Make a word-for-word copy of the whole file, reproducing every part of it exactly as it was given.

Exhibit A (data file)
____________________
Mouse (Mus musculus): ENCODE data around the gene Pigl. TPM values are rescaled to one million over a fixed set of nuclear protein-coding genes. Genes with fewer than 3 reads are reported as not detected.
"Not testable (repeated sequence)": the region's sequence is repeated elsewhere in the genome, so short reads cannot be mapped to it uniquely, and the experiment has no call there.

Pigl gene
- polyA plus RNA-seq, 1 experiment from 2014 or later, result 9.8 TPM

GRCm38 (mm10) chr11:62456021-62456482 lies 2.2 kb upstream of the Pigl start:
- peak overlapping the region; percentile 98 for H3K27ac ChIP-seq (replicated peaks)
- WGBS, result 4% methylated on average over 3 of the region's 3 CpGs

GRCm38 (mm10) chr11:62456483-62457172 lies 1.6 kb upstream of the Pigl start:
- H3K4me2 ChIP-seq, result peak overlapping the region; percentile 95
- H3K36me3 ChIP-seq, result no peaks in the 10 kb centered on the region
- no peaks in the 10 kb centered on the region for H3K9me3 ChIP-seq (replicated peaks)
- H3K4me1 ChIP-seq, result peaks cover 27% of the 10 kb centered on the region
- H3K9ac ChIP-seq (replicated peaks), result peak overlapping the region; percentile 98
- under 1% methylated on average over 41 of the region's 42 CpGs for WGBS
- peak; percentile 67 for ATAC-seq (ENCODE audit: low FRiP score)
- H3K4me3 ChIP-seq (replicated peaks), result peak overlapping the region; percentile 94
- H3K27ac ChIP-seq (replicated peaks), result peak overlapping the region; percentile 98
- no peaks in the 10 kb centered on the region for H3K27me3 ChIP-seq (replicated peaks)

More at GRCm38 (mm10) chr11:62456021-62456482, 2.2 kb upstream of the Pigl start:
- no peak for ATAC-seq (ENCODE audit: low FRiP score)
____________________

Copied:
Mouse (Mus musculus): ENCODE data around the gene Pigl. TPM values are rescaled to one million over a fixed set of nuclear protein-coding genes. Genes with fewer than 3 reads are reported as not detected.
"Not testable (repeated sequence)": the region's sequence is repeated elsewhere in the genome, so short reads cannot be mapped to it uniquely, and the experiment has no call there.

Pigl gene
- polyA plus RNA-seq, 1 experiment from 2014 or later, result 9.8 TPM

GRCm38 (mm10) chr11:62456021-62456482 lies 2.2 kb upstream of the Pigl start:
- peak overlapping the region; percentile 98 for H3K27ac ChIP-seq (replicated peaks)
- WGBS, result 4% methylated on average over 3 of the region's 3 CpGs

GRCm38 (mm10) chr11:62456483-62457172 lies 1.6 kb upstream of the Pigl start:
- H3K4me2 ChIP-seq, result peak overlapping the region; percentile 95
- H3K36me3 ChIP-seq, result no peaks in the 10 kb centered on the region
- no peaks in the 10 kb centered on the region for H3K9me3 ChIP-seq (replicated peaks)
- H3K4me1 ChIP-seq, result peaks cover 27% of the 10 kb centered on the region
- H3K9ac ChIP-seq (replicated peaks), result peak overlapping the region; percentile 98
- under 1% methylated on average over 41 of the region's 42 CpGs for WGBS
- peak; percentile 67 for ATAC-seq (ENCODE audit: low FRiP score)
- H3K4me3 ChIP-seq (replicated peaks), result peak overlapping the region; percentile 94
- H3K27ac ChIP-seq (replicated peaks), result peak overlapping the region; percentile 98
- no peaks in the 10 kb centered on the region for H3K27me3 ChIP-seq (replicated peaks)

More at GRCm38 (mm10) chr11:62456021-62456482, 2.2 kb upstream of the Pigl start:
- no peak for ATAC-seq (ENCODE audit: low FRiP score)